Villas and parishes


Difficulty: medium
Tour's lenght: 20 km
Travelling time: about 4 hours
Season: all the year
To do by camper


Valpolicella has always been a fertile area, with abundant sources of water and vegetation which encouraged human settlements even in the earliest of times. The first inhabitants started to farm the land and when the Romans arrived, they found endless cultivated fields and long-established vineyards.
Due to Valpolicella’s wealth and fame for its healthy airs during the Risorgimento, the area attracted many noble families who abandoned the city to take up residence in the country. As a consequence, the Veronese and Venetian aristocracy built sumptuous villas in the hills of Valpolicella, which were surrounded by exquisite gardens and huge parks, not to mention the ever-famous vineyards. These summer residences are still one of Valpolicella’s great attractions: most of them are still inhabited, others have been transformed into farm businesses and luxury hotels.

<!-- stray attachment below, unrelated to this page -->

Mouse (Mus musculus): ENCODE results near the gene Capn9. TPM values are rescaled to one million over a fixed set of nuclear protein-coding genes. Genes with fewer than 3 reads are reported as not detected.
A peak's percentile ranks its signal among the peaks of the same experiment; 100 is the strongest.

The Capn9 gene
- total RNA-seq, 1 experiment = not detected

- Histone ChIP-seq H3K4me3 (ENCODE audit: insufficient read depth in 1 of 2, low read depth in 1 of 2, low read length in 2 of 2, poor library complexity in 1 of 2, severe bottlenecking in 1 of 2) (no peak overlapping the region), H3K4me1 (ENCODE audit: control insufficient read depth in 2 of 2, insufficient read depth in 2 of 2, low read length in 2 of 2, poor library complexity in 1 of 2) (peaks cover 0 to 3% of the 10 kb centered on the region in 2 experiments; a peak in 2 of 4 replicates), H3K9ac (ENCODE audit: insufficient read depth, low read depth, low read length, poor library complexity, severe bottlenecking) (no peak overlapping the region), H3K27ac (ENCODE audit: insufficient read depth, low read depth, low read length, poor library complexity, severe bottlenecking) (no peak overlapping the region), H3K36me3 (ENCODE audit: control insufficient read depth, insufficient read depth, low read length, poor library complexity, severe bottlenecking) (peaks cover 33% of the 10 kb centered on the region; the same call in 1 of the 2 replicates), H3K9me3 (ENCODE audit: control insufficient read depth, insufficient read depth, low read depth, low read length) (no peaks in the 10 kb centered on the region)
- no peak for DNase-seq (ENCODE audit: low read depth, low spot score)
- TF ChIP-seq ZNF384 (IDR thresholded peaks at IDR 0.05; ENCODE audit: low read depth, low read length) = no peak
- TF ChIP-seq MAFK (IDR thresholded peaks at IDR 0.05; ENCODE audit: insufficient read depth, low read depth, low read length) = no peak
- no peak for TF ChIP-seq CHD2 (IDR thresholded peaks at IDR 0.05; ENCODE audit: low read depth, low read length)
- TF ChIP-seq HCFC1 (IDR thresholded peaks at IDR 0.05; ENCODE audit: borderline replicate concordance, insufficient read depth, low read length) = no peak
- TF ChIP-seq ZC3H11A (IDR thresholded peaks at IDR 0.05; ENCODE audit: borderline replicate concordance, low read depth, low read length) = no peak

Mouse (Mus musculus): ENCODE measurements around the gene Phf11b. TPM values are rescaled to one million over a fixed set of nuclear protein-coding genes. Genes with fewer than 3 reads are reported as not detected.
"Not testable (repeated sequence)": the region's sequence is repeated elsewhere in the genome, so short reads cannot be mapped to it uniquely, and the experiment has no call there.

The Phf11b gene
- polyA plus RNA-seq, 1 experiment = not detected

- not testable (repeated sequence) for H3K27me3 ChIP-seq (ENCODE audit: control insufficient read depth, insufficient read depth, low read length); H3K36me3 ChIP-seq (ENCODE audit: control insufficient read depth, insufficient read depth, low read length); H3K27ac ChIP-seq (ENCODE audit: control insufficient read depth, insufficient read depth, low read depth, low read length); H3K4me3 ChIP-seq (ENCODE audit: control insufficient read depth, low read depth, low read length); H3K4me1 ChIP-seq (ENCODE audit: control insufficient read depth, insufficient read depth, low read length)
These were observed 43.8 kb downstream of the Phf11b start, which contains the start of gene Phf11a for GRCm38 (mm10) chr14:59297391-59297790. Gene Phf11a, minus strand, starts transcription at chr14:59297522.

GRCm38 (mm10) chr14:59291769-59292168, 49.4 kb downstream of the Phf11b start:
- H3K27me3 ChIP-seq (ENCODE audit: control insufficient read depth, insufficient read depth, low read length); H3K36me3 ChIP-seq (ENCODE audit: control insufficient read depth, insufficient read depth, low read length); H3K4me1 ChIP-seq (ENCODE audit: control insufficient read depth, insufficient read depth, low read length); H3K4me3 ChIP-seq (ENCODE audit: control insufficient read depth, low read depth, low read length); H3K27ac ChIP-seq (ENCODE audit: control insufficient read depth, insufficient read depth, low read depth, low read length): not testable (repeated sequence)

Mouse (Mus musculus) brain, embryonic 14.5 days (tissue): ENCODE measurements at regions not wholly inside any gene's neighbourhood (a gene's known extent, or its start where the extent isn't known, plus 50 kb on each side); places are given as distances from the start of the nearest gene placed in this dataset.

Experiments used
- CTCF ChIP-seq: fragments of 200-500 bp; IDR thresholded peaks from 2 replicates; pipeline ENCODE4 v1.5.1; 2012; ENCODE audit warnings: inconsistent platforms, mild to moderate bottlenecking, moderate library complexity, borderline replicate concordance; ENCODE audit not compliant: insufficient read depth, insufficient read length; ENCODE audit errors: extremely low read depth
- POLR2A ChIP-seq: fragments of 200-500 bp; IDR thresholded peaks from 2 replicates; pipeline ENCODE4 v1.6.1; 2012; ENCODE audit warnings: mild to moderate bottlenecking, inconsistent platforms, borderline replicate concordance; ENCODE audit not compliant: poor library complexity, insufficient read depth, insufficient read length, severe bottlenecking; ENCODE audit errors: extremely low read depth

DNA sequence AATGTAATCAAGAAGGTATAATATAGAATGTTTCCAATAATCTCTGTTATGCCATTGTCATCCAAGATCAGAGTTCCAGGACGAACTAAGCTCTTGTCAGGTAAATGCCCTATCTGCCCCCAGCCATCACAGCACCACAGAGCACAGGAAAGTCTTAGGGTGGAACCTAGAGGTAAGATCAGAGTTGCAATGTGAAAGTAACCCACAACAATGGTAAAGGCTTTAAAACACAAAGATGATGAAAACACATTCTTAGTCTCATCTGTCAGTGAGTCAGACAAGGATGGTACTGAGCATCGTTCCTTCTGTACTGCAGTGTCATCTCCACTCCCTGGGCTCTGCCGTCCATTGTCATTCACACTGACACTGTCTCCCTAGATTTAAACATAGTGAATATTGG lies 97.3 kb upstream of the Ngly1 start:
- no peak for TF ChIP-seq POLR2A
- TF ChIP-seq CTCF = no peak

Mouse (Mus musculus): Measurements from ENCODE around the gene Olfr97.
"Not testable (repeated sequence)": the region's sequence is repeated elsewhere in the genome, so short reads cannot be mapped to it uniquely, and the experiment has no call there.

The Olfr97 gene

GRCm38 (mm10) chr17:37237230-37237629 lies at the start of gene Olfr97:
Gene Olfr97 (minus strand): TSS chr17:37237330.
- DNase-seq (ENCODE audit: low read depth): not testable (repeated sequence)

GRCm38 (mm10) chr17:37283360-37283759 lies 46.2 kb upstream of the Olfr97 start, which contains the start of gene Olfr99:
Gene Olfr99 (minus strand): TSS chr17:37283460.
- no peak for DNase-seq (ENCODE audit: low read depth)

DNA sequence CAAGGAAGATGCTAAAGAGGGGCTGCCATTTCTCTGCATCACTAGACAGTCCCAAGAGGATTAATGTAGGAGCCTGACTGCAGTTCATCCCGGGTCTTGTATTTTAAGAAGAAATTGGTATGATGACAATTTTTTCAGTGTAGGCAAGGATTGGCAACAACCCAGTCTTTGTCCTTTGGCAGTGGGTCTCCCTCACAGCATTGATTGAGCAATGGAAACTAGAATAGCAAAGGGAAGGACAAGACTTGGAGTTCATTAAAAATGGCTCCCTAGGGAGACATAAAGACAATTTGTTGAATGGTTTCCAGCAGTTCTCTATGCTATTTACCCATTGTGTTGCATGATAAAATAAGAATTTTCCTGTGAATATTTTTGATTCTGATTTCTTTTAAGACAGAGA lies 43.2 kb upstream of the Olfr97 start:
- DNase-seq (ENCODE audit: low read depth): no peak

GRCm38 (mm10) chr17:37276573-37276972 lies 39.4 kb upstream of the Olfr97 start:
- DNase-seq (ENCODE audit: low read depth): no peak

Located in the village of Bure, Villa Buri Avanzi is representative of the traditions and history of the Valpolicella area. During the Middle Ages, the villa belonged to the Abbey of San Zeno; it then passed into the hands of the noteworthy De Buris family at the beginning of the XVIII century. The square ashlar tuff walls and the round arched windows visible from under the portico date from this period. The villa’s most extraordinary historical-artistic heritage consists of a variety of thirteenth and fourteenth century fresco cycles, and, in particular, the fresco to be found on the wall of a first floor bedroom, with its geometrical patterns that follow the traditional styles of mock medieval tapestries. Further decorations appear on the inside wall of the fifteenth century loggia, around the mullioned windows and under the eaves, with a splendid frieze depicting plant life, ornaments of various kinds and beautifully represented putti musicians. These works of art were commissioned by the noble Avanzi family who were owners of numerous properties in the valley; during the second half of the sixteenth century the family enhanced the complex with an impressive tower and a series of frescos, discovered during the restoration of the villa. Particularly beautiful is the so-called “camera delle delizie” (chamber of delights). Saved from decay and oblivion, Villa Buri Avanzi now belongs to the Veronesi family.